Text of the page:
Devotions for the Week of March 26, 2017

Meditation for the Week of March 26, 2017

As [Jesus] passed by, he saw a man blind from birth. And his disciples asked him, “Rabbi, who sinned, this man or his parents, that he was born blind?” Jesus answered, “It was not that this man sinned, or his parents, but that the works of God might be displayed in him.” John 9:1-3 

Very often we want logical answers in the face of illogical tragedy. When we hear about a random act of violence we wonder how this could have happened, what the perpetrator was thinking, as if there were an orderly answer for the chaos. Even Jesus’ disciples made this mistake. They saw a man born blind and immediately thought there must a reasonable answer for this tragedy. They assumed a one-for-one correlation: if this man was blind, someone must have done something to earn it.

We make the same mistake. We think that if we do something good, then God will owe us one good favor. If we do something wrong, then we should watch our backs because God will repay us. This kind of thinking is completely backwards. It places us in the driver’s seat and it only allows God to react to what we’re doing, as if we were the ones writing the history of our lives and the world.

Jesus corrects this backwards thought: “It was not that this man sinned, or his parents, but that the works of God might be displayed in him.” This blind man did nothing that forced God to react, nor did his parents. Instead, we learn that even in the face of unexplainable tragedy, God can still work God. He still redeems and saves, even when we can’t explain the situation. He overcomes all evil and works for the good of His children.

When we look at things from this point of view, we see that we are not in the driver’s seat. God is. He is in control, even when things seem like a disaster, even when it appears to our mortal eyes like chaos is winning the day. It isn’t. God is still the Almighty. He is still ruling over His creation, not merely reacting to it. This means that everything we have comes from Him. It means that we don’t receive the due payment for our sins. Jesus has stepped in and paid that for us. That doesn’t mean that all wrongdoing is consequence-free, however. If we break laws, we have to pay the penalties to this world’s authorities. But when it comes to eternity, we’re forgiven. We aren’t blinded or wounded by God because of our sins or the sins of our parents. And when things do look bleak, when it seems like we’re being hard pressed by God, we know that this is only His discipline—a lesson to teach us to not trust in our own abilities to get us out of trouble and to rely entirely on Him. Every good thing, in this world or the next, is ours because of what Jesus has accomplished. His work of salvation has been displayed in us.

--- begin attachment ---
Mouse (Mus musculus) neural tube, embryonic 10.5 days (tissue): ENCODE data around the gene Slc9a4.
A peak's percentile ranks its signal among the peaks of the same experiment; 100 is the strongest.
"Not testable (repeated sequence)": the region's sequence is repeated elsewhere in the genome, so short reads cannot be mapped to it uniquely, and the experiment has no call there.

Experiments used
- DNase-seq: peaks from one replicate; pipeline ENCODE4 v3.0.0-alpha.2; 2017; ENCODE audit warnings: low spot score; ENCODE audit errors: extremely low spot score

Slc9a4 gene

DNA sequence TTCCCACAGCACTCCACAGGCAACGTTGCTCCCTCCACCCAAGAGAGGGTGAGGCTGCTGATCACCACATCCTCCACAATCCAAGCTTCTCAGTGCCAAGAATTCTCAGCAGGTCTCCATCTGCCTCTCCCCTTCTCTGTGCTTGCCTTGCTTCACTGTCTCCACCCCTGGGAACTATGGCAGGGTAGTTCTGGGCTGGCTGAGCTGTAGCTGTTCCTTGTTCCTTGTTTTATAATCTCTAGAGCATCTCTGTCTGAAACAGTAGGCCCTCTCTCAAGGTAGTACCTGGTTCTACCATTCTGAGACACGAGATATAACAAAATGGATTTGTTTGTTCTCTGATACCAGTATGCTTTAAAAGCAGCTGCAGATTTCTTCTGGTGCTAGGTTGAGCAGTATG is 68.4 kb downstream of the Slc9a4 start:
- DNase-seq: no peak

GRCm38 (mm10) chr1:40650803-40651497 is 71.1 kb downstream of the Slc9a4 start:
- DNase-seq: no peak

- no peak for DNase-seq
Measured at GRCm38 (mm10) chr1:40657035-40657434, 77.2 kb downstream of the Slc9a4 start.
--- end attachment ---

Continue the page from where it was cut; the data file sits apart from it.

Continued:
Our Weekly Prayer

Please consider praying this prayer as part of your daily prayers.

Almighty God, our heavenly Father, Your mercies are new every morning; and though we deserve only punishment, You receive us as Your children and provide for all our needs of body and soul. Grant that we may heartily acknowledge Your merciful goodness, give thanks for all Your benefits, and serve You in willing obedience; through Jesus Christ, Your Son, our Lord, who lives and reigns with You and the Holy Spirit, one God, now and forever. Amen.